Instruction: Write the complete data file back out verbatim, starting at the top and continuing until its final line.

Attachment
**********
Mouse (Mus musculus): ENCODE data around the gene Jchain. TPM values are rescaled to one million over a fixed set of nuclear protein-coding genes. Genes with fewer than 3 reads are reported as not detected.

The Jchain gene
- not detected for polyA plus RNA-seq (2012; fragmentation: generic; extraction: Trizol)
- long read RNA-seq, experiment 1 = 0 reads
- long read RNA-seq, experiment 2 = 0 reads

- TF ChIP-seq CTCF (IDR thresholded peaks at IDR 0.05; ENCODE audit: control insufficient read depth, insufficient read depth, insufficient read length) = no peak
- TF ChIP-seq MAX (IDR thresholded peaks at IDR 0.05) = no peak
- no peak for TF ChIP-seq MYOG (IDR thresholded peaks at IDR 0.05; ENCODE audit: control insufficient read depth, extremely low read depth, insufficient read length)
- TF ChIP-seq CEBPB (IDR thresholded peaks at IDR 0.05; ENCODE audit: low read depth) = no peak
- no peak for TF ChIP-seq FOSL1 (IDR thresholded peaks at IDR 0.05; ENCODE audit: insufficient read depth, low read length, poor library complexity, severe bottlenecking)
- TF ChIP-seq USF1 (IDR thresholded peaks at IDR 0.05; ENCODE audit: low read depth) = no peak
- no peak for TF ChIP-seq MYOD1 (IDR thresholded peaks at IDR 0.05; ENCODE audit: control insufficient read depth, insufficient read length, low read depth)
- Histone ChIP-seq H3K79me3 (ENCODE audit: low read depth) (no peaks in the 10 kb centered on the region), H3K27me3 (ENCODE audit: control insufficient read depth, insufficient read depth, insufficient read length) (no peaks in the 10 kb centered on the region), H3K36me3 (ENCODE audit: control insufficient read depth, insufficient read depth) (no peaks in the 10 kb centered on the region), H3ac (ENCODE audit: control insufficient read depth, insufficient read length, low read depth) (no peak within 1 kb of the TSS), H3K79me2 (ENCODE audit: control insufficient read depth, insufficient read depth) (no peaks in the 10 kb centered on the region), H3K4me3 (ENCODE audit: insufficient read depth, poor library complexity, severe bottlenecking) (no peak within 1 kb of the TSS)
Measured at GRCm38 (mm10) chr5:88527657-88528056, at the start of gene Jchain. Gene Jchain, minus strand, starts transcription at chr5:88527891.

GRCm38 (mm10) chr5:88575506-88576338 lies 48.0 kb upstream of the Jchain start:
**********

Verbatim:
Mouse (Mus musculus): ENCODE data around the gene Jchain. TPM values are rescaled to one million over a fixed set of nuclear protein-coding genes. Genes with fewer than 3 reads are reported as not detected.

The Jchain gene
- not detected for polyA plus RNA-seq (2012; fragmentation: generic; extraction: Trizol)
- long read RNA-seq, experiment 1 = 0 reads
- long read RNA-seq, experiment 2 = 0 reads

- TF ChIP-seq CTCF (IDR thresholded peaks at IDR 0.05; ENCODE audit: control insufficient read depth, insufficient read depth, insufficient read length) = no peak
- TF ChIP-seq MAX (IDR thresholded peaks at IDR 0.05) = no peak
- no peak for TF ChIP-seq MYOG (IDR thresholded peaks at IDR 0.05; ENCODE audit: control insufficient read depth, extremely low read depth, insufficient read length)
- TF ChIP-seq CEBPB (IDR thresholded peaks at IDR 0.05; ENCODE audit: low read depth) = no peak
- no peak for TF ChIP-seq FOSL1 (IDR thresholded peaks at IDR 0.05; ENCODE audit: insufficient read depth, low read length, poor library complexity, severe bottlenecking)
- TF ChIP-seq USF1 (IDR thresholded peaks at IDR 0.05; ENCODE audit: low read depth) = no peak
- no peak for TF ChIP-seq MYOD1 (IDR thresholded peaks at IDR 0.05; ENCODE audit: control insufficient read depth, insufficient read length, low read depth)
- Histone ChIP-seq H3K79me3 (ENCODE audit: low read depth) (no peaks in the 10 kb centered on the region), H3K27me3 (ENCODE audit: control insufficient read depth, insufficient read depth, insufficient read length) (no peaks in the 10 kb centered on the region), H3K36me3 (ENCODE audit: control insufficient read depth, insufficient read depth) (no peaks in the 10 kb centered on the region), H3ac (ENCODE audit: control insufficient read depth, insufficient read length, low read depth) (no peak within 1 kb of the TSS), H3K79me2 (ENCODE audit: control insufficient read depth, insufficient read depth) (no peaks in the 10 kb centered on the region), H3K4me3 (ENCODE audit: insufficient read depth, poor library complexity, severe bottlenecking) (no peak within 1 kb of the TSS)
Measured at GRCm38 (mm10) chr5:88527657-88528056, at the start of gene Jchain. Gene Jchain, minus strand, starts transcription at chr5:88527891.

GRCm38 (mm10) chr5:88575506-88576338 lies 48.0 kb upstream of the Jchain start: